FALL OF THE KINGDOM,
RISE OF THE FOOT SOLDIER
by Somalia Seaton
Studio Theatre at The Other Place
in repertoire until 27th August 2016
RSC - THE OTHER PLACE
Warwickshire, CV37 6BA
Box Office: 0844 800 1110
Review by Andrew Whiffin
Given the general title of Making Mischief, the RSC are offering a series of short plays giving impressions of life in Britain today to showcase the newly reopened The Other Place. Gone is the metalwork version of the Swan structure, and now the shell of the theatre is a more conventional box with the action at floor level in front of tiered seating.
Somalia Seaton’s Fall of the Kingdom, Rise of the Foot Soldier focuses on the caring and politically correct English teacher Sally Hawkins, struggling with, on the one hand, her reactionary boyfriend Archie – a painfully challenging performance from Ifan Meredith – and, on the other, her responsibility to her intelligent and assertive black British pupil Aisha, who has violently confronted an aggressor’s racism. In a sometimes incoherent but always punchy sequence of scenes, Seaton builds an atmosphere of a post-Brexit Britain struggling to come to terms with its internal relationships, and finding issues of race the most difficult to square.
Madeleine Girling’s excellent abstract set is composed of a jumble of disparate cubes, some like cages, some of perspex with water washing within, many of them used as screens on which to project video fragments of political aggression, and on them the cast of six can adopt a range of postures and elevations which unfussily suggest mood and situation.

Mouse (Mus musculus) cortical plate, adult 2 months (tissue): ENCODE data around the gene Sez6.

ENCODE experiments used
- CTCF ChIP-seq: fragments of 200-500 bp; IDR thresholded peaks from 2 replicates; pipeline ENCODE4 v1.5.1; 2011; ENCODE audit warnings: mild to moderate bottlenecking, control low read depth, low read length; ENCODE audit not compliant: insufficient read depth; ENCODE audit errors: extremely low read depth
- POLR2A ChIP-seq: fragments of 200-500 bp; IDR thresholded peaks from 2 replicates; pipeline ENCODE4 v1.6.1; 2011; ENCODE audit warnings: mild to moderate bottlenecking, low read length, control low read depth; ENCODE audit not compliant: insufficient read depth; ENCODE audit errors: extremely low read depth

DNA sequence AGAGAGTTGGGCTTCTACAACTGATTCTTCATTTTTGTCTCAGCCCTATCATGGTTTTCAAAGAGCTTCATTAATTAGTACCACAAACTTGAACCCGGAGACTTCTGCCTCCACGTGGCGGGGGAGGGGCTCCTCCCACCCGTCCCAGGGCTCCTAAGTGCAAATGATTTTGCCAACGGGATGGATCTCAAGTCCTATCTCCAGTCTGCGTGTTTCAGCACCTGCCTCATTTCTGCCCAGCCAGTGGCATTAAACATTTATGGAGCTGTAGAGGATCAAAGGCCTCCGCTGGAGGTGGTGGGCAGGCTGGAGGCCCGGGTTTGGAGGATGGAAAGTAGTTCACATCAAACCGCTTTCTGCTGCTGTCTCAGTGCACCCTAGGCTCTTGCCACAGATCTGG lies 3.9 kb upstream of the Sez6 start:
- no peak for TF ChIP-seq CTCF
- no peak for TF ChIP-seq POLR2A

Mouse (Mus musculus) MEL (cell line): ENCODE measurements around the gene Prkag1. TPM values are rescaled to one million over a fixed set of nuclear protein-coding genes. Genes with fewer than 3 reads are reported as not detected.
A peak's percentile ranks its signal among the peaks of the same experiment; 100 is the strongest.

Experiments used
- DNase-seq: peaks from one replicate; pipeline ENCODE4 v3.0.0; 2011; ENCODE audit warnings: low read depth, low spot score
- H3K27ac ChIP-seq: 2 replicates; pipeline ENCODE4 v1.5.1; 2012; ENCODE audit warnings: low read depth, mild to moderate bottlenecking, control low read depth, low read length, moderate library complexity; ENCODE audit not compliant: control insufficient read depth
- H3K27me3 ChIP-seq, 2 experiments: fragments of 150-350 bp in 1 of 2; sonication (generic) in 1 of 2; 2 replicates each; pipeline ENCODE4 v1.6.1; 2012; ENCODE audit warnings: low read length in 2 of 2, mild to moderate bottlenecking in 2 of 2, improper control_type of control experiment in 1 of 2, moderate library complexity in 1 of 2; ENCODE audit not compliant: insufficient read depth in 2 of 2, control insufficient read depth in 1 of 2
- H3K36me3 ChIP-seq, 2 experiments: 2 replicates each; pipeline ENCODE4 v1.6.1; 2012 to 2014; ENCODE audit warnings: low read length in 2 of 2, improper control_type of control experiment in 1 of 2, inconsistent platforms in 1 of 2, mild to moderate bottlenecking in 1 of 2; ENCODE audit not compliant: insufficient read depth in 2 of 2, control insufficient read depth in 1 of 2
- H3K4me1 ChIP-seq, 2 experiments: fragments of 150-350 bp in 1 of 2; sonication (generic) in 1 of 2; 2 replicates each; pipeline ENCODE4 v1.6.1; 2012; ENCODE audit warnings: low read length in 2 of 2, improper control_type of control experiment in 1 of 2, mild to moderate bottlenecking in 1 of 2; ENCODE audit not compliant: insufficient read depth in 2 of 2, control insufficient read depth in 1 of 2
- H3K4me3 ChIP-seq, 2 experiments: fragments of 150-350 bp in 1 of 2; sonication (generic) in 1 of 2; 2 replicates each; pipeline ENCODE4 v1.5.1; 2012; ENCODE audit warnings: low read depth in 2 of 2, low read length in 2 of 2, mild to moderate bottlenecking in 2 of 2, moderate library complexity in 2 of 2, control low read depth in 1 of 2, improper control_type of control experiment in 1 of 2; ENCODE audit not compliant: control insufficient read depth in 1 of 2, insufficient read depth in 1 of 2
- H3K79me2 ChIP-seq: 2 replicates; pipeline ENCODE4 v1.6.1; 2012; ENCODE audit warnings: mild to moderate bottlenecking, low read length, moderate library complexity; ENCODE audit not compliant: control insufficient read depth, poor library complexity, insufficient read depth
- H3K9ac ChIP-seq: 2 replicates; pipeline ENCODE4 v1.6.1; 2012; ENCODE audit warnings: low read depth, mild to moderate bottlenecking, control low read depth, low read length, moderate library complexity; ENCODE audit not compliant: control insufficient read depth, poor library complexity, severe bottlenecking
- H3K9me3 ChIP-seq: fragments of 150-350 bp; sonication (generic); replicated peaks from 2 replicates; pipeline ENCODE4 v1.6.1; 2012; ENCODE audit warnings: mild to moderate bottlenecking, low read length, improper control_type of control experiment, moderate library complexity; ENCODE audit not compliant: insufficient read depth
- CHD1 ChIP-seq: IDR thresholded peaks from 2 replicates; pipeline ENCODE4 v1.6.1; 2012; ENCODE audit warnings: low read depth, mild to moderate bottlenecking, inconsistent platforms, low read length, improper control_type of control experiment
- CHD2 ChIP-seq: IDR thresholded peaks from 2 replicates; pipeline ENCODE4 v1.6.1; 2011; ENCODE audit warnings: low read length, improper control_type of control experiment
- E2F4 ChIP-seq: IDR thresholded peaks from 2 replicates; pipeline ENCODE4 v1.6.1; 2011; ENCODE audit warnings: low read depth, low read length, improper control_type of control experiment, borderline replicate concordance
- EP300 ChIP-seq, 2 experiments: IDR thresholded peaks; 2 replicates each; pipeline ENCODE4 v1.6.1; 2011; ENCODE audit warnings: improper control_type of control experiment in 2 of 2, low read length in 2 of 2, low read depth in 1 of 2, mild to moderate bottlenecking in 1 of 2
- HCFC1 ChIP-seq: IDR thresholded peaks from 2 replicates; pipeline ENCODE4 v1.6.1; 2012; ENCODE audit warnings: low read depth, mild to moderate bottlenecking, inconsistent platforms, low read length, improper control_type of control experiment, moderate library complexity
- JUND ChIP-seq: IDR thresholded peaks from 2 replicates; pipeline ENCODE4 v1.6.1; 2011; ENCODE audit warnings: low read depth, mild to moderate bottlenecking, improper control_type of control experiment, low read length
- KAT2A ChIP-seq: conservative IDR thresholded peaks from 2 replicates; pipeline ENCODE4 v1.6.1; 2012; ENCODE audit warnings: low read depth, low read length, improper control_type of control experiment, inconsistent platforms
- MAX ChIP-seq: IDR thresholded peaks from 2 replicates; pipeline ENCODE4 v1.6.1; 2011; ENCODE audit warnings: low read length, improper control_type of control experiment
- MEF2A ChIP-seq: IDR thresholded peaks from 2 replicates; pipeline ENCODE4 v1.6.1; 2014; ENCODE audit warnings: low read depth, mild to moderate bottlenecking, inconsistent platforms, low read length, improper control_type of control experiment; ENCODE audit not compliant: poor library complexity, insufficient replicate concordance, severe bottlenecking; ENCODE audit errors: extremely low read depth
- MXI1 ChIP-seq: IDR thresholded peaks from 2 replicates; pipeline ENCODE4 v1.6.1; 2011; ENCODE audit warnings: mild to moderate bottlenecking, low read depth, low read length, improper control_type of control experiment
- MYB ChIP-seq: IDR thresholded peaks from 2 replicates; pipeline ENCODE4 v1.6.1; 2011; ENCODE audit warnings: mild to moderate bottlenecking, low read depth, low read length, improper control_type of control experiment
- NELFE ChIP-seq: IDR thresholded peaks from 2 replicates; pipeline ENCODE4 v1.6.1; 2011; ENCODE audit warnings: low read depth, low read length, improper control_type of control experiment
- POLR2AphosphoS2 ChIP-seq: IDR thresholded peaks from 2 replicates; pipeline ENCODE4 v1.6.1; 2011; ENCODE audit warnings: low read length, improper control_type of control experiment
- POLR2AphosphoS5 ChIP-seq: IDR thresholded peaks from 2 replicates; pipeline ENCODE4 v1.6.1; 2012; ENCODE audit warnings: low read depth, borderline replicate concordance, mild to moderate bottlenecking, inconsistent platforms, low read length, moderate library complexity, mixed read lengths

Laura Howard gives Sally niceness, intelligence and resilience, but also makes her ultimate impotence clear. Her scenes with Donna Banya’s Aisha – a subtly nuanced performance, managing to suggest defiance and innate virtue as her own inner conflict - are brilliantly delivered and unsettling to watch. So, too, when she is confronted by her best friend and colleague Shabz (Syreeta Kumar).
The chorus scenes of chanting citizens and politicians with their heads in cardboard boxes with emoticon faces drawn on them smack more of student agit prop drama, but, like everything else in Nadia Latif’s tautly directed hour-long piece, are thoroughly committed. It is good to have new writing like this to savour in (since the days of Buzz Goodbody) this cradle of experimental drama, and I am looking forward to the next one.
You can buy two plays for £25 (saving £5), three plays for £35 (saving £10) and four plays for £45 (saving £15).
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Running time: 1hr no interval